—Ruti Teitel, 2012-13 Straus fellow at NYU School of Law, Ernst C. Stiefel Professor of Comparative Law at New York Law School, and author of Transitional Justice (OUP 2000) and Humanity’s Law (OUP 2012).
In the London newspaper the Daily Mail, Saif Gaddafi’s longtime girlfriend, Orly Weinerman, has asked that Saif be spared prosecution in Libya and sent instead to the International Criminal Court (ICC) in the Hague.
Does Saif deserve local justice in the western mountain town of Zintan, where he has been held by the militia that arrested him more than a year ago? The same question could be asked of former Gaddafi intelligence chief Abdullah al-Senussi, who was recently extradited to Libya. Yet Gaddafi’s spy chief is sought as well as by the ICC under a warrant in connection with the crackdown on popular protests during the revolution that toppled Gaddafi’s regime.
The United Nations has called on the Libyan government to fully cooperate with the ICC. But just what does this obligation mean?
Where to try Senussi and the current status of Saif raises anew the question of what rule of law principles guide the demand for transitional criminal justice today. The question engages important issues of principle concerning the purposes and operations of the ICC and its relation to domestic legal systems. The ICC’s Rome Statute operates along a principle known as complementarity, which is set out in the statute’s preamble and which allows for a challenge to ICC jurisdiction on the grounds that the state in question is “able” and “willing” to try the accused in its own courts.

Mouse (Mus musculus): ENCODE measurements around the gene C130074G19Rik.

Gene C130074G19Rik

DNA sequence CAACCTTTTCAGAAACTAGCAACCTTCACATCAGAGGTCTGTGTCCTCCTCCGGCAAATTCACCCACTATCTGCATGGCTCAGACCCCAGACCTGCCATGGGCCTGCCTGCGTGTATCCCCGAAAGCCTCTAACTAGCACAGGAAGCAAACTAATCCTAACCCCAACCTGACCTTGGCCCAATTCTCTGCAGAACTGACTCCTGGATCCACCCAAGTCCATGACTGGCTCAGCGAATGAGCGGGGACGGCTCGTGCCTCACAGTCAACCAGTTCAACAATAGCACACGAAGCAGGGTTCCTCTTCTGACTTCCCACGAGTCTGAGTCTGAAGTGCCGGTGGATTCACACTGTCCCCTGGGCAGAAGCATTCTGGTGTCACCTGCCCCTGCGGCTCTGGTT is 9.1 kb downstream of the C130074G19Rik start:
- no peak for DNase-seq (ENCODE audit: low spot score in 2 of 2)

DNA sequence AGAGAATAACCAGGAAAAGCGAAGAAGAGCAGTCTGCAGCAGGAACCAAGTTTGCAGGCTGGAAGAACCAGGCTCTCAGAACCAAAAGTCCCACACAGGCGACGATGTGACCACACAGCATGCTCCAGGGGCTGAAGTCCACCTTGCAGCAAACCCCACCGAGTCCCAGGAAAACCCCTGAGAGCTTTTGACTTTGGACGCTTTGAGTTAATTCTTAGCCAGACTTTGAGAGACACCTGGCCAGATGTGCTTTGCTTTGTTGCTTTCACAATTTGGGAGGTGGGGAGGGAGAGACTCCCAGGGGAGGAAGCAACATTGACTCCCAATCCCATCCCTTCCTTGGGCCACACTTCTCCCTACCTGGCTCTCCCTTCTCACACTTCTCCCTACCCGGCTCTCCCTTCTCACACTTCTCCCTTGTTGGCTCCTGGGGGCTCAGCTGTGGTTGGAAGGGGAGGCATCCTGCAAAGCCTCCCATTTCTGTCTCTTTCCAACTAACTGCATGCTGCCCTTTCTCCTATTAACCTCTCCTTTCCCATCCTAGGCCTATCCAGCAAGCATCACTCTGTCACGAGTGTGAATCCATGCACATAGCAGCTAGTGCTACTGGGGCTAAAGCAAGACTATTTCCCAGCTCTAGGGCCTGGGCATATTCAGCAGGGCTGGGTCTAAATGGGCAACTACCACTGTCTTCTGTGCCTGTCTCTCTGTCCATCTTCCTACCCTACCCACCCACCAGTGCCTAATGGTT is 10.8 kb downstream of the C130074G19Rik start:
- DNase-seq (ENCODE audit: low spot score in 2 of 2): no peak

The Rome Statute, in its preamble, emphasizes that “[t]he International Criminal Court established under this Statute shall be complementary to national criminal jurisdictions….” The statute adds in article 17 that “[t]he Court shall determine that a case is inadmissible where ‘[t]he case is being investigated or prosecuted by a State which has jurisdiction over it, unless the State is unwilling or unable to genuinely to carry out the investigation or prosecution.’”
The ICC has expressed concern that Libya is not set up to give the younger Gaddafi a fair trial. This concern seems reasonable given the current state of (dis)order in the country, not unexpected given the kind of revolution that recently occurred.
But, astonishingly, the Prosecutor’s Office of the ICC has also suggested that the complementarity principle in the court’s statute does not require the guarantee of a fair trial in order to hand off the prosecution of an indicted war criminal to a national legal system. Before he stepped down, former ICC Chief Prosecutor Luis Moreno-Ocamp said that while he hopes Saif’s trial is fair, “we [the ICC] are not a system to monitor fair trials. We are a system to ensure no impunity.”